The main character, Randle McMurphy, is played by Jack Nicholson as a rebel trying to get out of hard time in a real prison. Randle believed the patients were not insane but that society removed them because they did not “fit” the norms nor behaved in expected ways.  John Joseph "Jack" Nicholson (born April 22, 1937), is one of America’s most famous film actors, directors, producers and writers.  He is the most nominated male actor in the history of the Academy Awards, with 12 nominations and one of only two actors nominated for an award every decade from the 1960s to the 2000s. He has won three awards tying him for second place in total with several other actors. He is in the California and New Jersey Hall of fame and has a Doctorate from Brown University.  His career continues to amaze audiences.



Nurse Ratched (also known as "Big Nurse") is played by Louise Fletcher (born July 22, 1934). She is the tyrannical head nurse exercising near-total control over those in her care, including her staff. Louise initially debuted in the television series Maverick in 1959 before being cast in Robert Altman's Thieves Like Us (1974). For One Flew Over the Cuckoo's Nest, she won the Academy Award for Best Actress, a BAFTA Award for Best Actress in a Leading Role, and a Golden Globe Award for Best Actress. Her other notable films include roles include "Brainstorm" (1983), "Firestarter" (1984), "Flowers in the Attic" (1987), "2 Days in the Valley" (1996), and "Cruel Intentions" (1999). She returned to television in Star Trek: Deep Space Nine, and had Emmy nominations for guest roles in Picket Fences and Joan of Arcadia. Most recently she played a recurring role as Frank Gallagher's mother, serving a prison sentence for manslaughter, in the Showtime television series Shameless in 2011 and 2012.



Jack Nickelson is certainly an outstanding star in "One Flew Over the Cuckoo’s Nest", but the huge, quiet presence of Chief ‘Broom’ Bromden,  played by Will Sampson, is the glue holding the story together. At six foot seven inches tall he is hard to miss on screen or in real life. His character is the son of a Columbia Indian Chief and a white woman.  He pretends to be unable to hear or speak, has been in the hospital for ten years, and feels compassion and respect for McMurphy. Chief Bromden suffers from paranoia and hallucinations and is treated with electroshock. McMurphy’s courage helps Chief Bromden overcome his fear of the system. One way to understand Sampson’s performance in "One Flew Over the Cockoo’s Nest" might be from film actor Brad Dourif (who played Billy Bibbit in the film) who said that…”Sampson had been imprisoned for a crime he did not commit. After he was pardoned, after serving ten years, his release came without apology or compensation. Sampson reportedly observed the cast on set and noted, based on behavior, which only he and Dourif truly understood what it meant to be institutionalized.” More at: http://carl-leonard.com/2013/06/03/will-sampson-the-native-american-actor-famous-for-his-role-as-chief-bromden-in-one-flew-over-the-cuckoos-nest-died-today-in-1987-now-we-know-em/.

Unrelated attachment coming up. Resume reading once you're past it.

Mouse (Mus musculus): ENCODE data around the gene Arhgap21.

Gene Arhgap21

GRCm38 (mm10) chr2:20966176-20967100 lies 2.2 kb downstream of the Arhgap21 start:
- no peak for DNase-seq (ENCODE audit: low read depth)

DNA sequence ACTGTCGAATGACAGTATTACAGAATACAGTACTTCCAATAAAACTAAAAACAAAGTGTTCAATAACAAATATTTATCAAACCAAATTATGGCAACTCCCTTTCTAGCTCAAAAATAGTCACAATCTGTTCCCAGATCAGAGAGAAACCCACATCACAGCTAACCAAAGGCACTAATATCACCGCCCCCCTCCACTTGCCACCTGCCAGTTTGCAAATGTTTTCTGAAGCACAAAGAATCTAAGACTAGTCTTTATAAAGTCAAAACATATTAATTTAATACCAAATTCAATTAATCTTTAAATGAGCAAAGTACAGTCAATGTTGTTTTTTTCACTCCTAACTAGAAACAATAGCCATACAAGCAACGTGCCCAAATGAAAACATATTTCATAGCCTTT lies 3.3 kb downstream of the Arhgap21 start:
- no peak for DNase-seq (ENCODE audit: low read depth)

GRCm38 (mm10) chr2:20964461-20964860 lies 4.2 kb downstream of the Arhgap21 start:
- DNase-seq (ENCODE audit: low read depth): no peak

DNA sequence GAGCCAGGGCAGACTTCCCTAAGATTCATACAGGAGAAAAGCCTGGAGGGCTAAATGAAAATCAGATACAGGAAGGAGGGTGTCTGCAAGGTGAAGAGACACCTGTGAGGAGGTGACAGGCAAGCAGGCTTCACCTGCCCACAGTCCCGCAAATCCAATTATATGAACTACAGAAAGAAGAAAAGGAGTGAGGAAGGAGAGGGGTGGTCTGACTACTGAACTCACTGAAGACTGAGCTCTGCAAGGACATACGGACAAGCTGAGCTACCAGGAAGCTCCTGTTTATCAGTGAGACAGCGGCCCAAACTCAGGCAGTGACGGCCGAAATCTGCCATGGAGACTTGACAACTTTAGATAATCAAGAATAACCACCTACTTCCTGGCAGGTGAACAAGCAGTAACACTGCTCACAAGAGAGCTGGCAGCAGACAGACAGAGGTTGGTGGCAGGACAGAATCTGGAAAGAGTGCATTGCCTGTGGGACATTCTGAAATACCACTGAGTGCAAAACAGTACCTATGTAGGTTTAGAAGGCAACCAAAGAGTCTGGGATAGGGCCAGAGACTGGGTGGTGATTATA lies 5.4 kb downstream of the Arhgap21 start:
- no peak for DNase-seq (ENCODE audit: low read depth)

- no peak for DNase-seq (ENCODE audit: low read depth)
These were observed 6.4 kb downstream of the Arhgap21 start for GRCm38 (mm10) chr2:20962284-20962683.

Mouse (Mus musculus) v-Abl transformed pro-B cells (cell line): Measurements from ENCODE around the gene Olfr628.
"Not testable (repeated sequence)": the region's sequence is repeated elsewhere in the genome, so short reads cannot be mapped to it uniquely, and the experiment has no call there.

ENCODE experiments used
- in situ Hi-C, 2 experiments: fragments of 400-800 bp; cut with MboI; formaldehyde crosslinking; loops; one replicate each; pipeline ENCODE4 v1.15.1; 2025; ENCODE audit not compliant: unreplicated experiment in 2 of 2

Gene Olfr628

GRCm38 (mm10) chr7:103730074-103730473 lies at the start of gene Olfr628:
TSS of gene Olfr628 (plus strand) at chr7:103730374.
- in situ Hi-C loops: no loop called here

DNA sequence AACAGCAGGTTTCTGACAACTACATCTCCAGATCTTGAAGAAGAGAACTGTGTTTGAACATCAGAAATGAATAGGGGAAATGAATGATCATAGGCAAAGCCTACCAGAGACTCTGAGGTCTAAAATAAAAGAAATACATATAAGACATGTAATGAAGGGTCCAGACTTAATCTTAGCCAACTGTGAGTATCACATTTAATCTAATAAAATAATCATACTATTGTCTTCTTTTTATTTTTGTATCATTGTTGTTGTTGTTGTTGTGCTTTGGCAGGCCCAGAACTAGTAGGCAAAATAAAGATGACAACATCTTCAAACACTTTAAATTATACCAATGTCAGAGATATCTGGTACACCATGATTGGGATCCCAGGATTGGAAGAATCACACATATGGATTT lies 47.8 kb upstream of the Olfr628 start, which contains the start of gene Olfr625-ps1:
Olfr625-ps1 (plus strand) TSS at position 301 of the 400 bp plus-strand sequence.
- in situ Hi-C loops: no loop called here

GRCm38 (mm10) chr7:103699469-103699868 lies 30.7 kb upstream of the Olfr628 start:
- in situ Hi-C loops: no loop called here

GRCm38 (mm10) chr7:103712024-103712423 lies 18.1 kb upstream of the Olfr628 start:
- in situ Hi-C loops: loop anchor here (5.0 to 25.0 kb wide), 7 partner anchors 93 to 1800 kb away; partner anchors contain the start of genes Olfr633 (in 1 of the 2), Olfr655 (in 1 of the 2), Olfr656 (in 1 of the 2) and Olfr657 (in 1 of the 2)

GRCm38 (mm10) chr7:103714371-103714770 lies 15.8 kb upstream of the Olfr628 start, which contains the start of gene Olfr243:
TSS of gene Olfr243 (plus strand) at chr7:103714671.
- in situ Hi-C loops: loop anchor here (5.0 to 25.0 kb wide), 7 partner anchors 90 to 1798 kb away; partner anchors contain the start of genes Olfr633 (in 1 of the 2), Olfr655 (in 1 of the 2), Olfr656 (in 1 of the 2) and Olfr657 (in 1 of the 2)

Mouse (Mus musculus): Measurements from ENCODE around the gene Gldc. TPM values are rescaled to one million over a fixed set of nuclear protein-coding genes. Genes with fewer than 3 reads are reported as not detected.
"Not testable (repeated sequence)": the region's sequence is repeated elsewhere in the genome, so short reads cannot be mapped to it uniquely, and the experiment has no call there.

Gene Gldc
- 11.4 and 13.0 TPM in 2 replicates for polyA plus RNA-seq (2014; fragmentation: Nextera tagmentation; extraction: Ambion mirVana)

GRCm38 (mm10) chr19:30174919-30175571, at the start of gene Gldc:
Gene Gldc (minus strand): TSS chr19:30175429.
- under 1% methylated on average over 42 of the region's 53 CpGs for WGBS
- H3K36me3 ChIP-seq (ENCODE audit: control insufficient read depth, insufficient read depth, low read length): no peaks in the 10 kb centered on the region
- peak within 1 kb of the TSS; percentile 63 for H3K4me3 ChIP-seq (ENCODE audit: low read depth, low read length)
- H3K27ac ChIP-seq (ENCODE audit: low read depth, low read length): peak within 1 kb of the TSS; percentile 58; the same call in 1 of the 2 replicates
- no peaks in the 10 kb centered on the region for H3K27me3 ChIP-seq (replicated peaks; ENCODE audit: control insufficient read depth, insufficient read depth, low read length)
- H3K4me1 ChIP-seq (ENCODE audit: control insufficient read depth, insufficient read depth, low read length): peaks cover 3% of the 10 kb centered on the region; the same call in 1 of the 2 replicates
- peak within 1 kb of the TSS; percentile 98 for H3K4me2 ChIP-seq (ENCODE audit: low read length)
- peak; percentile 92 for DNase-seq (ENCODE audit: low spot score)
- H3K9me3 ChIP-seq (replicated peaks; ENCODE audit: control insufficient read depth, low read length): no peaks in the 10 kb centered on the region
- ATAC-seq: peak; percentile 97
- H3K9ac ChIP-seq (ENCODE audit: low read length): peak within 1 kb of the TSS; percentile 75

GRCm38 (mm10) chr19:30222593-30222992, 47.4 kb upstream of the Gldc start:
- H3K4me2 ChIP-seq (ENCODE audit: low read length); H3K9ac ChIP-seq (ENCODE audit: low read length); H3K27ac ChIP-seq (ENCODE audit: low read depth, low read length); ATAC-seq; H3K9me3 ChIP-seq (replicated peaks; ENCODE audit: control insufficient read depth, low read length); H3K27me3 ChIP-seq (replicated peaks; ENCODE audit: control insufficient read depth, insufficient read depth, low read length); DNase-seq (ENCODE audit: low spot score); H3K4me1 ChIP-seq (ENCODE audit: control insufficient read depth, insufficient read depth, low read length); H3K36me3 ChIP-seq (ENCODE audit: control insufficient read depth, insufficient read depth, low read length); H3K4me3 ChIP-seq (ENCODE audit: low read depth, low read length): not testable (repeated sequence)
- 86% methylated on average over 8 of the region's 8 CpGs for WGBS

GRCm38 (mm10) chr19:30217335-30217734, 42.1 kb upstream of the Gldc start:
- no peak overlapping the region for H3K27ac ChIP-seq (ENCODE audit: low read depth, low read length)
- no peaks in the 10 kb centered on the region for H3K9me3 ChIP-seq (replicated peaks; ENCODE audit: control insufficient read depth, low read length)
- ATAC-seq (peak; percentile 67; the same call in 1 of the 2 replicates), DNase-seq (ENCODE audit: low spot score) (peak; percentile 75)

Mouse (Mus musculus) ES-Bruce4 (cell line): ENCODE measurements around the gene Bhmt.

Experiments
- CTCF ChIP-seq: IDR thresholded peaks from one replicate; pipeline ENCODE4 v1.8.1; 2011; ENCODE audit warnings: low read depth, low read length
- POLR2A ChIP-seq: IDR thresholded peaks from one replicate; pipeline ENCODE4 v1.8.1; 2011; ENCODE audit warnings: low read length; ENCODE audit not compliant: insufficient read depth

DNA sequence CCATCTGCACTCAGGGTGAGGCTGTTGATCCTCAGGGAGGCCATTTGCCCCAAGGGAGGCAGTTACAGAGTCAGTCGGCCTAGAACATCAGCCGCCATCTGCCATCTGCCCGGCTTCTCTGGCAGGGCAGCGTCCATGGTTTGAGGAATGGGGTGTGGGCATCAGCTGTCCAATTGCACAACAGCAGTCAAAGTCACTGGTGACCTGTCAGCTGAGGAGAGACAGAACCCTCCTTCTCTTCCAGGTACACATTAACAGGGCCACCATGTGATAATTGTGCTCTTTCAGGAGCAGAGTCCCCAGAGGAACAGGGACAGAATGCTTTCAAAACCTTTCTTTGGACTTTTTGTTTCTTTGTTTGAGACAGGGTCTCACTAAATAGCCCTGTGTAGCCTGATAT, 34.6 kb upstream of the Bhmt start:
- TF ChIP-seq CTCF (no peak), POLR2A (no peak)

“Ting. Tingle, tingle, tremble toes, she’s a good fisherman, catches hens, puts ‘em inna pens…wire blier, limber lock, three geese inna flock…one flew east, one flew west, one flew over the cuckoo’s nest…O-U-T spells out…goose swoops down and plucks you out.” A nursery rhyme from Chief Brohman’s past gives the movie its allegorical title and part of it is in the movie. The rhyme was part of a childhood game played with him by his Indian grandmother. What movie characters can you tie to the rhyme?



Will Sampson was an actor and painter, his true love being his artwork. He has said, “Painting is my life. I am first, last and always a painter”. His most famous pubic painting,  a large image depicting the Ribbon Dance of his Muscogee people, is in the collection of the Creek Council House Museum in Okmulgee, Oklahoma.



Come and see all the drama at The Edge Center’s Classic Movie Series shown by Jack and Lynn Nachbar on Thursday, March 13th. Time 6:30PM. This is an R rated film. Jack Nachbar’s great presentation will give the audience a better understanding of what this film meant for its time.   Don’t forget: you also get to see the cartoon from the same period and enjoy snacks.  All this is free of charge.